DAVIES CRAIG ENHANCES EWP HEADER-ADAPTOR

To suit LS Series engines

Australian-owned and operated manufacturer, Davies, Craig has launched an enhanced EWP Header-Adaptor to suit GM Generation III and IV SB engines.
This beautifully crafted LS Series Header-Adaptor has been engineered to replace the belt-driven mechanical water pump and thermostat; and to accompany the installation of a Davies, Craig remote-mounted Electric Water Pump (EWP) and LCD EWP/Fan Digital Controller Combo Pack.
Davies, Craig says these iconic GM V8 engines are becoming the ‘transplant/crate’ engine of choice, renowned for their light weight and basic high horsepower output.
The Davies, Craig Electric Water Pump Header-Adaptor, coupled to one of the EWP115, EWP130 or EWP150 Electric Water Pump Combo Kits, is said to free up the parasitic power loss inherent with mechanical water pumps.
This Header-Adaptor replaces the belt-driven mechanical water pump, provides more efficient coolant flow, engine warm-up and cooling, eliminates heat soak and increases engine horsepower.
For its research and development program with this latest innovation, Davies, Craig purchased a Walkinshaw V8 Commodore equipped with a LS engine.
The prototype of this latest version was installed along with a EWP150 Electric Water Pump and LCD EWP/Fan Digital Controller and rigorously road tested for a number of months.
During this period the car was placed on the world-renowned Dyno Dynamics’ dynamometer at its Bayswater Headquarters and given a very solid work-out.
Davies, Craig reports the throttle response was the first most noticeable improvement, once the belt-driven mechanical water pump was removed. This advanced Davies, Craig EWP Header-Adaptor allows end-users to enjoy superior engine cooling technology using Davies, Craig’s Electric Water Pump (EWP) and the LCD EWP/Fan Controller Combo Pack.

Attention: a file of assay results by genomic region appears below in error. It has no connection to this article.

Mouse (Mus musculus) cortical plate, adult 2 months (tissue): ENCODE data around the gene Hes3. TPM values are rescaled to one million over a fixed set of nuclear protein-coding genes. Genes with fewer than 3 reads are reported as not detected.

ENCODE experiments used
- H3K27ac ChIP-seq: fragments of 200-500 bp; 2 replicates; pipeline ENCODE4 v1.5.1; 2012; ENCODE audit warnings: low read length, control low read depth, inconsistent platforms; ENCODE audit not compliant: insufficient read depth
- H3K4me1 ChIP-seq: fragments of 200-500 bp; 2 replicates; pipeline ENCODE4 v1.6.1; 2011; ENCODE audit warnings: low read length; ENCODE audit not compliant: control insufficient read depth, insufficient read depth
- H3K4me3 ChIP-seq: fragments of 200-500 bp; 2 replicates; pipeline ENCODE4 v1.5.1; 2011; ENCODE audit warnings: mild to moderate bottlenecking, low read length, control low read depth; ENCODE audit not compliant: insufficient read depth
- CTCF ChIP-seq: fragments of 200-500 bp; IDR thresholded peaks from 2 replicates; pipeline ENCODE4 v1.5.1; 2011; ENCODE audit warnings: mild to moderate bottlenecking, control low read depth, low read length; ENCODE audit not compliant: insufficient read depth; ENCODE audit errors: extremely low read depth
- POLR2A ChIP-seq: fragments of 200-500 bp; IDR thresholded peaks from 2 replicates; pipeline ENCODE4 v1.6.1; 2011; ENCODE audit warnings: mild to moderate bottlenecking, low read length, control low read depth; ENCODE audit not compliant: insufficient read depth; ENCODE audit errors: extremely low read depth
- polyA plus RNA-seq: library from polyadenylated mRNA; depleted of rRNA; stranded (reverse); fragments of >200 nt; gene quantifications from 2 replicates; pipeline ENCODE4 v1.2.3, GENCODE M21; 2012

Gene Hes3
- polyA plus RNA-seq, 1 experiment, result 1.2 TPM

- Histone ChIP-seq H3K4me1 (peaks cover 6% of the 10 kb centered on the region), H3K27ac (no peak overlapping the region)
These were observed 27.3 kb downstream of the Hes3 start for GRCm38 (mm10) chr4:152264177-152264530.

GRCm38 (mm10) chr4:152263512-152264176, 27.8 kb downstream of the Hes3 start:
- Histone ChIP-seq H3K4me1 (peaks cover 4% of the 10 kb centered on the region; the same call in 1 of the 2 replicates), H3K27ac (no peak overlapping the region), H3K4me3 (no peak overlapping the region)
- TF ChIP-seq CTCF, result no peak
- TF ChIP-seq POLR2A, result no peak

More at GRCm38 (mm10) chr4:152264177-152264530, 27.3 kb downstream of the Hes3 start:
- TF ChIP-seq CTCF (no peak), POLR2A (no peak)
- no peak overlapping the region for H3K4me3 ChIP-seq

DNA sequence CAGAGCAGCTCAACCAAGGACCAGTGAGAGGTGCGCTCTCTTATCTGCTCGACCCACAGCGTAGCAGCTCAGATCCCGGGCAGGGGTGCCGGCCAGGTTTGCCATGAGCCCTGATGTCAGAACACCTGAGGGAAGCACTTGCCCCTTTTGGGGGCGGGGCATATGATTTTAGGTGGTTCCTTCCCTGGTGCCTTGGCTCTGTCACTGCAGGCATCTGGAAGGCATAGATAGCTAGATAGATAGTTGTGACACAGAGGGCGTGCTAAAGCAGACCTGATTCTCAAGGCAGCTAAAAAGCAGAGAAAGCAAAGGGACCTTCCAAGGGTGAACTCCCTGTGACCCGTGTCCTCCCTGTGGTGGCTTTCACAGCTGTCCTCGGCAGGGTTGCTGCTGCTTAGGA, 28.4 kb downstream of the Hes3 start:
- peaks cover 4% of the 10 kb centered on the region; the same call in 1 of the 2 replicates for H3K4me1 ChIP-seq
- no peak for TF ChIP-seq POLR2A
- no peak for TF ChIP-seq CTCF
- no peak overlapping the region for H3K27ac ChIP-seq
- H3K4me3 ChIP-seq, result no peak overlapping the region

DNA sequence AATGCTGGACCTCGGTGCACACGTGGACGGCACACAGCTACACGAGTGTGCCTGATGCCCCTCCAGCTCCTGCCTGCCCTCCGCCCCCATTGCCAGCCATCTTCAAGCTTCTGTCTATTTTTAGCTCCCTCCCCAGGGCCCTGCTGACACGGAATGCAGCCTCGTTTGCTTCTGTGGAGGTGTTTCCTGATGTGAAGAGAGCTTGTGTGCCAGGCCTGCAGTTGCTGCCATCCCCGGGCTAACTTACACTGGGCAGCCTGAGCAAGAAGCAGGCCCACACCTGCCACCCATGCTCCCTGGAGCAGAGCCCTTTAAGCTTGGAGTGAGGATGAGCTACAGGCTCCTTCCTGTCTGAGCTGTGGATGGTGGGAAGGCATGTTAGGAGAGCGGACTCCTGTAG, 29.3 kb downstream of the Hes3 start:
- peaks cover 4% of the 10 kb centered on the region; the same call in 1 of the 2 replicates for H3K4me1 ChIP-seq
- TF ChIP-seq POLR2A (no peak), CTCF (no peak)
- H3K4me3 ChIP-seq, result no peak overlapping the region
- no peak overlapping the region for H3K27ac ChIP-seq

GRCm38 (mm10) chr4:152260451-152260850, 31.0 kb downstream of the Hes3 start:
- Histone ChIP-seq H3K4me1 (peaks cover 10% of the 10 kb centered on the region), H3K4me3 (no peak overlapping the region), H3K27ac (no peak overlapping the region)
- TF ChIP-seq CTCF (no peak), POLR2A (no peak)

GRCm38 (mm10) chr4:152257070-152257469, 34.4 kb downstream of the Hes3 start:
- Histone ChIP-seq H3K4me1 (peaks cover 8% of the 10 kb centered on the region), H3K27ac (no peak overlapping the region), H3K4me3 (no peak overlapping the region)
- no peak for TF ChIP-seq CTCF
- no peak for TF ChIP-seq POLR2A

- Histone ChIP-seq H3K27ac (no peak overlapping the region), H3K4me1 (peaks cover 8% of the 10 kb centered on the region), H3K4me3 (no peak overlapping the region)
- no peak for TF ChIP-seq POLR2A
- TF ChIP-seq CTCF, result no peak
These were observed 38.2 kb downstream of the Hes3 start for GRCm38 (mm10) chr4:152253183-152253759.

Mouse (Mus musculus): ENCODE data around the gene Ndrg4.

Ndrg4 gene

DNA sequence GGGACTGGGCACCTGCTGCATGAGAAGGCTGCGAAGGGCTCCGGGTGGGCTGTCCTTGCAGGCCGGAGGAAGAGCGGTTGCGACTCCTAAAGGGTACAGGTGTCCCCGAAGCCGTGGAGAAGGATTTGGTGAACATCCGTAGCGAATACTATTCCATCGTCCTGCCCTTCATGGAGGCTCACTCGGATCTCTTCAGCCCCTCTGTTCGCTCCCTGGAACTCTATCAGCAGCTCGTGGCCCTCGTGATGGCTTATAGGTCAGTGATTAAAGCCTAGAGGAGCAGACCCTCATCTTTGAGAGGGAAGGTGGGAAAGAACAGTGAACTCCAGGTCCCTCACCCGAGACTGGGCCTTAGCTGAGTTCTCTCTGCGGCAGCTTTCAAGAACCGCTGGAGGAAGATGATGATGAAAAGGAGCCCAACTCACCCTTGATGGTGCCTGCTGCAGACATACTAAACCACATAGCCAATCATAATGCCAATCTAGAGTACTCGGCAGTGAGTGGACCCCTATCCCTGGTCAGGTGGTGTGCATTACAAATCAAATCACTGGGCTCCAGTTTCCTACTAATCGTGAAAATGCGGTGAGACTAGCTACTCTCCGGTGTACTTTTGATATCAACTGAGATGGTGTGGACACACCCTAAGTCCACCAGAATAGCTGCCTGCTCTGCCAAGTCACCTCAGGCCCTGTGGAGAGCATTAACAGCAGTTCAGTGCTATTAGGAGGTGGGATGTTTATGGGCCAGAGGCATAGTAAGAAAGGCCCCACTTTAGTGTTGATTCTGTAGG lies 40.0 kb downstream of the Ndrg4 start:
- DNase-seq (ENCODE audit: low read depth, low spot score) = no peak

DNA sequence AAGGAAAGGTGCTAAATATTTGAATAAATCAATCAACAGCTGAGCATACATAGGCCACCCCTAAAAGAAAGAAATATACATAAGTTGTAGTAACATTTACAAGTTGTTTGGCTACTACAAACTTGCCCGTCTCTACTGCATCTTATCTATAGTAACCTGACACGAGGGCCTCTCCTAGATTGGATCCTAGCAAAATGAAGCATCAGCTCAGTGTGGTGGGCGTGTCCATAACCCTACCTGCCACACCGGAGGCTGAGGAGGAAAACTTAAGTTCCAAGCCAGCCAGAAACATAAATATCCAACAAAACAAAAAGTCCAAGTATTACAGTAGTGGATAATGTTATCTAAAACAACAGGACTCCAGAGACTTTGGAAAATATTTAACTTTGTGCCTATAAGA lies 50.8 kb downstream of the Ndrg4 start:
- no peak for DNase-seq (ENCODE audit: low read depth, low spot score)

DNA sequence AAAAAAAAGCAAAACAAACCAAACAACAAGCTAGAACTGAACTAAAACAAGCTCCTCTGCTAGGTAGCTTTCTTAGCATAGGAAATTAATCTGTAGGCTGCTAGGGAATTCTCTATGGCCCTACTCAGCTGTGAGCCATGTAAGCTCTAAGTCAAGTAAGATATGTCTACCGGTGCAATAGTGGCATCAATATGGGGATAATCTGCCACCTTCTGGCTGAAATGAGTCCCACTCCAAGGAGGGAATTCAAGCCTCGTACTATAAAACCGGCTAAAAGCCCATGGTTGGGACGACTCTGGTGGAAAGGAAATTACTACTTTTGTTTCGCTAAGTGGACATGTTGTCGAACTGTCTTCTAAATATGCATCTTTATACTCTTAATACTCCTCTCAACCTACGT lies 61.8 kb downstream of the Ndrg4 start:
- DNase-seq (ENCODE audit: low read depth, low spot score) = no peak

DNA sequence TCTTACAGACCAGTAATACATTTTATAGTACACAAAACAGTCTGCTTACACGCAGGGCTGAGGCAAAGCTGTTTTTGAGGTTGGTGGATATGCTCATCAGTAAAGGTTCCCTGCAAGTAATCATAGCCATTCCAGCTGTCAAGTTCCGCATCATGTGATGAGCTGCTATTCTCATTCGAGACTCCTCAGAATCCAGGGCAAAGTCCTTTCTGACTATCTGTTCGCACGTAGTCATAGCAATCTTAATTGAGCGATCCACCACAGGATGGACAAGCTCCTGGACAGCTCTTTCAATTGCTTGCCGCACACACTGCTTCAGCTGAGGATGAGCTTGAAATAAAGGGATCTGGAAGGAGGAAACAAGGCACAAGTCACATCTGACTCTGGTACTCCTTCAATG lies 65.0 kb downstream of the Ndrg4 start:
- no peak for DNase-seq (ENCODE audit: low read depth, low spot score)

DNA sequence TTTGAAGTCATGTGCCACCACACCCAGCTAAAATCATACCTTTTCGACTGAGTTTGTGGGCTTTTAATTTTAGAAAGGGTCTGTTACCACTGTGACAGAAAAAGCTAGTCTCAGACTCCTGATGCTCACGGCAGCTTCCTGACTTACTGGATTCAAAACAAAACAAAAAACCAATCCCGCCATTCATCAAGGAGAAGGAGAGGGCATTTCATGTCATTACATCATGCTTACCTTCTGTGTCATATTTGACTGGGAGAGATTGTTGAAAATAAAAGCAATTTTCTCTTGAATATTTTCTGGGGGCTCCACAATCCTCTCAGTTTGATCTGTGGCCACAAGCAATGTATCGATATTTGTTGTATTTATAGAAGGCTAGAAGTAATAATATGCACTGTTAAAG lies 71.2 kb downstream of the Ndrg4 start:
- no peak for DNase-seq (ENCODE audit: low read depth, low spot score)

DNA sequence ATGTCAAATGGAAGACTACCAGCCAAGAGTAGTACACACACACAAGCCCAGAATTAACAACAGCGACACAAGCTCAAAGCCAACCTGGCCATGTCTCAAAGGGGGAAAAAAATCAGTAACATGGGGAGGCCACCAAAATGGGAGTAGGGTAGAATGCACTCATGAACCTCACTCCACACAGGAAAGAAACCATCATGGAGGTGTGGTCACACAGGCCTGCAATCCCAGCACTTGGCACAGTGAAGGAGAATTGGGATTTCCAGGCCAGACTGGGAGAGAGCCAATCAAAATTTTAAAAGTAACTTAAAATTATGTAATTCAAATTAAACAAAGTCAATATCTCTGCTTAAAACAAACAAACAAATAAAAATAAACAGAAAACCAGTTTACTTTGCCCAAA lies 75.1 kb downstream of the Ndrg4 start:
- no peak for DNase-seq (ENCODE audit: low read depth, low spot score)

Deleting the existing mechanical iron-age water pump from the front of the engine block also frees up valuable space, allowing for the installation of a high performance 14” or 16” Davies, Craig Thermatic electric fans.

The EWP Header-Adaptor Kit (Part #8670) consists of the following components:
• 1 Adaptor Block
• 1 Adaptor Back Plate  
• 2 Adaptor Spacers
• 1 Plate Gasket
• 4 Spacer Gaskets
• 1 Outlet -16AN to 38mm (1½”) Hose Fitting
• 1 Inlet -12AN to 38mm (1½”) Hose Fitting
• 1 Inlet Plug -12AN
• 2 x ½” NPT 19mm (3/8”) Hose fittings  
• 1 Heater Return fitting
• 2 Hose Clamps
• 1 Screw-type Belt Tensioner
• 1 6PK1560 Belt
• 11 M5 Flange Bolts
Additional available components (not supplied) include:
• Davies, Craig’s EWP150 Combo Kit, Part #8970 (recommended)
• Top/Bottom Radiator Hoses (Retained)
• Mechanical Water Pump Bolts (Retained)
• Heater Hose and Joiners (if required)
The LCD EWP/Fan Digital Controller mounts comfortably in the vehicle for instant visibility and access, monitoring your engine’s coolant temperature and a suite of other specific functions. These include monitoring of the EWP and Electric Fan operations, voltage, high and low temperatures as well as diagnostic checks of the Thermal Sensor and set/targeted temperature.

This LCD EWP/Fan Digital Controller Part #8002 is now supplied in a ‘slimmed down’ more compact version with extra solid mounting options at both the top and rear of the unit, along with the existing Velco patch. The Connector Plug is now hidden at the base of the Controller.